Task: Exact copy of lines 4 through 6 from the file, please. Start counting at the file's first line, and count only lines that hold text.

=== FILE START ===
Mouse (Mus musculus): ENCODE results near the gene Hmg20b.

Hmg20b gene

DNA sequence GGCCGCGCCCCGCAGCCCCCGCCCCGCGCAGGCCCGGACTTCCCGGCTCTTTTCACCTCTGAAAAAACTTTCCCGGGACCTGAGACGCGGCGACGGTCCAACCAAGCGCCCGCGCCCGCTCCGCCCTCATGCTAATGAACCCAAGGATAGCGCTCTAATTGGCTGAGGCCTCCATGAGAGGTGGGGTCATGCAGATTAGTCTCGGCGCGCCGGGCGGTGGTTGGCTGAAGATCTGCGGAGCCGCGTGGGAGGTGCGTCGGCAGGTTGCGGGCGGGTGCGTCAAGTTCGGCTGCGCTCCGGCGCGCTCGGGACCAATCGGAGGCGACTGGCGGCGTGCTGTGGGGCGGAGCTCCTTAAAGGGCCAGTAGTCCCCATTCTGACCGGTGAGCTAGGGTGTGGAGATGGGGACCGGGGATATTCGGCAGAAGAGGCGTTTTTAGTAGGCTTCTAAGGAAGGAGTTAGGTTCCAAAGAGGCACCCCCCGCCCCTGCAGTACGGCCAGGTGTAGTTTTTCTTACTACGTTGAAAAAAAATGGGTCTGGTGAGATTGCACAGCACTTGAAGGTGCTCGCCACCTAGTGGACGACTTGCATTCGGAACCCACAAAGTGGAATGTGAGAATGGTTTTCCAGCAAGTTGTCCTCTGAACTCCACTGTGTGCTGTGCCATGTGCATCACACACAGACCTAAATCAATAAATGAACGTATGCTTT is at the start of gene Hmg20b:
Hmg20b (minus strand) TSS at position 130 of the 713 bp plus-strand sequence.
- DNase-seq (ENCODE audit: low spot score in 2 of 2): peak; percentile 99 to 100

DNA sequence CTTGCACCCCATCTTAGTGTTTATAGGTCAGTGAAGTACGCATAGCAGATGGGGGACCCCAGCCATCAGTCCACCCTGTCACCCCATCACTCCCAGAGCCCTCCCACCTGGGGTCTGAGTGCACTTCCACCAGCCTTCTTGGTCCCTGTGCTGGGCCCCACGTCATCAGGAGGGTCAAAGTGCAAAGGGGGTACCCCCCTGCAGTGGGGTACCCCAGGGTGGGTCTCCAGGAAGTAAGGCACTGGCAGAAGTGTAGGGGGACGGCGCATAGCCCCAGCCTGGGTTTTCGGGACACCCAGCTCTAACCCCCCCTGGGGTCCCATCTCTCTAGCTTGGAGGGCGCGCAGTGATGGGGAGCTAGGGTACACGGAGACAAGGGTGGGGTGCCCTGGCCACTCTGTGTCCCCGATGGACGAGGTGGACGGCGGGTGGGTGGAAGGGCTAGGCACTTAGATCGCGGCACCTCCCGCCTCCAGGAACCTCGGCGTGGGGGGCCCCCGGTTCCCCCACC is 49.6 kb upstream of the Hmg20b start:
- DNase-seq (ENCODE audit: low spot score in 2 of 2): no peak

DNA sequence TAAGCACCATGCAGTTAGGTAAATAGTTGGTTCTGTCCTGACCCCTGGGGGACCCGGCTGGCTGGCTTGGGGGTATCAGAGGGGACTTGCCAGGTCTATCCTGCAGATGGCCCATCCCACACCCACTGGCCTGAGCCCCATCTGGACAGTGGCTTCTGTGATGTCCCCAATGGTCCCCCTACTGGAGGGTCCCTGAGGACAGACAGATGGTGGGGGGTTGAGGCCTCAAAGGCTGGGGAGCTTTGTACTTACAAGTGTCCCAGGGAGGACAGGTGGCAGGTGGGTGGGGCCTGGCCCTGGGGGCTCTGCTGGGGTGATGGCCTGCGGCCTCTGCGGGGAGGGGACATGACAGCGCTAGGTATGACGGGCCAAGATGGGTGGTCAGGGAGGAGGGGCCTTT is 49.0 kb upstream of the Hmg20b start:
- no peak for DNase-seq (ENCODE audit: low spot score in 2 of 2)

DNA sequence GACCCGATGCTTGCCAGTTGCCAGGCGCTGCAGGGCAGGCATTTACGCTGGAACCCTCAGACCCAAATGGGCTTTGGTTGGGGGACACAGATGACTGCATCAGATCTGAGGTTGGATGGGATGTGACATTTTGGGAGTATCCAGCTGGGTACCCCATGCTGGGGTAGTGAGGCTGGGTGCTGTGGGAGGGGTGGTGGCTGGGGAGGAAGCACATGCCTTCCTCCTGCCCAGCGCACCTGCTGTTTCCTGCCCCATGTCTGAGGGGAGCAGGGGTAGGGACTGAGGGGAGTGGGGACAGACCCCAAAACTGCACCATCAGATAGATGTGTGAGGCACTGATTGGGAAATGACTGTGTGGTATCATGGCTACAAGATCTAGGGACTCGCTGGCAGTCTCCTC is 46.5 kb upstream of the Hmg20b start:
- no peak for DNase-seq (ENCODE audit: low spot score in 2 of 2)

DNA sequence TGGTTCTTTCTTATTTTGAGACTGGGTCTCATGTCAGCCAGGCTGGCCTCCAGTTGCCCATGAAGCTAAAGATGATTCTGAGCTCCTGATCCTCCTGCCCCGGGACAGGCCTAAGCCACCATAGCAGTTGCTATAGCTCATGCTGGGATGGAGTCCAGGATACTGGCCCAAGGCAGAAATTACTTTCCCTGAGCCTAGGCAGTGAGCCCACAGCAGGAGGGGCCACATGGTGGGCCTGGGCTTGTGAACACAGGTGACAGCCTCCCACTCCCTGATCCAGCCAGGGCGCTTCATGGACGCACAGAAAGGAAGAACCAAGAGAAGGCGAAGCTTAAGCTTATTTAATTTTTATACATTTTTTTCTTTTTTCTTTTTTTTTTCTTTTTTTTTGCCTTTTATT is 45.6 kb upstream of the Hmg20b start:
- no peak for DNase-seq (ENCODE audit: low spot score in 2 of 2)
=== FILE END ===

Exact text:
Hmg20b (minus strand) TSS at position 130 of the 713 bp plus-strand sequence.
- DNase-seq (ENCODE audit: low spot score in 2 of 2): peak; percentile 99 to 100

DNA sequence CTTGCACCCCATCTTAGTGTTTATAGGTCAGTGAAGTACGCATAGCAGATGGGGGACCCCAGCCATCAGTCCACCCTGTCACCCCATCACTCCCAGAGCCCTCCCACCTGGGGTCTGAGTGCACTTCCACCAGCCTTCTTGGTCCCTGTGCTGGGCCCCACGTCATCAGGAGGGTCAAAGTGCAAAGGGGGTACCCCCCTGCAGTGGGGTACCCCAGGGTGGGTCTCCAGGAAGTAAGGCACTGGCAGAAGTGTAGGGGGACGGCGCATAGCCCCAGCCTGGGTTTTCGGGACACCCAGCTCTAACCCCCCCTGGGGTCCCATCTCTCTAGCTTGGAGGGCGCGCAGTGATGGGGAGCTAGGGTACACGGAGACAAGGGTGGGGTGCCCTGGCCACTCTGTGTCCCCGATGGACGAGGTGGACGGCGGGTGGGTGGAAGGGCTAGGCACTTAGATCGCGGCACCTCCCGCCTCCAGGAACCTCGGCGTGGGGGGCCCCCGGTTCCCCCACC is 49.6 kb upstream of the Hmg20b start: